Ninety percent of Long Island’s companies have fewer than 20 workers, according to census data.

A key reason for the increase in the number of employers offering benefits is the low unemployment rate, experts said. The national jobless rate fell to 3.7 percent in September, the lowest since December 1969, the Bureau of Labor Statistics said earlier this month.  Long Island’s unemployment rate for August, the most current data available, fell to 3.8 percent, the lowest for the month since August 2007. (Unlike national data, Long Island's unemployment rate is not seasonally adjusted.)

“In today’s tight labor market, employers must increasingly compete for workers,” said John A. Rizzo, economics professor at Stony Brook University and chief economist for the Long Island Association trade group. “And evidence suggests that the strong majority of employees value increased benefits more highly than a raise in salary. This is especially true of health insurance and paid vacation and time off. So by offering more benefits instead of raises, employers can more easily attract the workers that they need.”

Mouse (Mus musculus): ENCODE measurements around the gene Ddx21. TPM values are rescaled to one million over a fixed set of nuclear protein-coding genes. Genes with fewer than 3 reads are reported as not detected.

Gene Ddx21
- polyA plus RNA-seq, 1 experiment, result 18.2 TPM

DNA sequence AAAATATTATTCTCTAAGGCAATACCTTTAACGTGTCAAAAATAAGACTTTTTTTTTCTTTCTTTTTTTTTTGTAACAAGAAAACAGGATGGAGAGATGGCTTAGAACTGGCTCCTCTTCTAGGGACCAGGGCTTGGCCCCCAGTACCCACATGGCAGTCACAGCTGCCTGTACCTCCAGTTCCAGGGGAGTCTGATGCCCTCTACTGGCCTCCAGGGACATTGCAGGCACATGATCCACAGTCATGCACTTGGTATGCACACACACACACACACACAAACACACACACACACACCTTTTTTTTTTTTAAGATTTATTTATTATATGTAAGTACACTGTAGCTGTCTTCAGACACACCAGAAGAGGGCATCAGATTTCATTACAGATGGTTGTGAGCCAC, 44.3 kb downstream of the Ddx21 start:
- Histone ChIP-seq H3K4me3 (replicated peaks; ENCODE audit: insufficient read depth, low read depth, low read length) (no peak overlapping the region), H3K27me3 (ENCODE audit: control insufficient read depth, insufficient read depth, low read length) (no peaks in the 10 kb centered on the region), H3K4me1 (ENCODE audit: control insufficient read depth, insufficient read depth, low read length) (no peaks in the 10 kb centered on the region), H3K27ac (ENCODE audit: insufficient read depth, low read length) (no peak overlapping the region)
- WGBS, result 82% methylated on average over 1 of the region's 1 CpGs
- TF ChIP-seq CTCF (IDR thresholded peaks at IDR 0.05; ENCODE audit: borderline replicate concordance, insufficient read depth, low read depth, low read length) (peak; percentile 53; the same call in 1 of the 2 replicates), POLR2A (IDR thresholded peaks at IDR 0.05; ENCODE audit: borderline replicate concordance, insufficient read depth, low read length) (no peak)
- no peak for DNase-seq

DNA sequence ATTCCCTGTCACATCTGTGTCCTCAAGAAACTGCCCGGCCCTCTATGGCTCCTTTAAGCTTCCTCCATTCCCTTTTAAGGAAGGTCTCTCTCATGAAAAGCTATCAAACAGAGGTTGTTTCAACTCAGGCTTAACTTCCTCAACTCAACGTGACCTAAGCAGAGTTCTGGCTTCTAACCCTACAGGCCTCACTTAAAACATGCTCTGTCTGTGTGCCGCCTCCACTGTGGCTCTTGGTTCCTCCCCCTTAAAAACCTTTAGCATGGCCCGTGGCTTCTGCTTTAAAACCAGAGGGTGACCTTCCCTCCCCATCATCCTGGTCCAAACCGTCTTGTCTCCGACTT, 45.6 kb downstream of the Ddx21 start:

The payroll company ADP believes the labor shortage is encouraging more small companies to offer benefits, said Bob Lockett, division vice president, global human resources. ADP, based in Roseland, New Jersey, has 740,000 clients, worldwide, including 500,000 with fewer than 50 employees.

“The primary reason small-business clients are offering benefits is to attract talent in a competitive marketplace, especially if competitor compensation is comparable,” he said.

Local small businesses are also boosting benefits to attract workers. Of the estimated  12 small-business accounts her business has added so far this year, three were clients offering benefits for the first time, said S.J. Edwards CEO Davis.

Michael Capaldo, owner of Michael Capaldo Employee Benefits in Coram, said that even local startups with fewer than five employees are inquiring about benefits. 

“They are saying consistently to me that they feel they have to [offer benefits] to acquire the level of talent that they need,” he said.

John Powers, Long Island-based district manager for BenefitMall, a Dallas-based company that provides employee benefits, payroll, human-resource and employer services, said he sees the same pattern.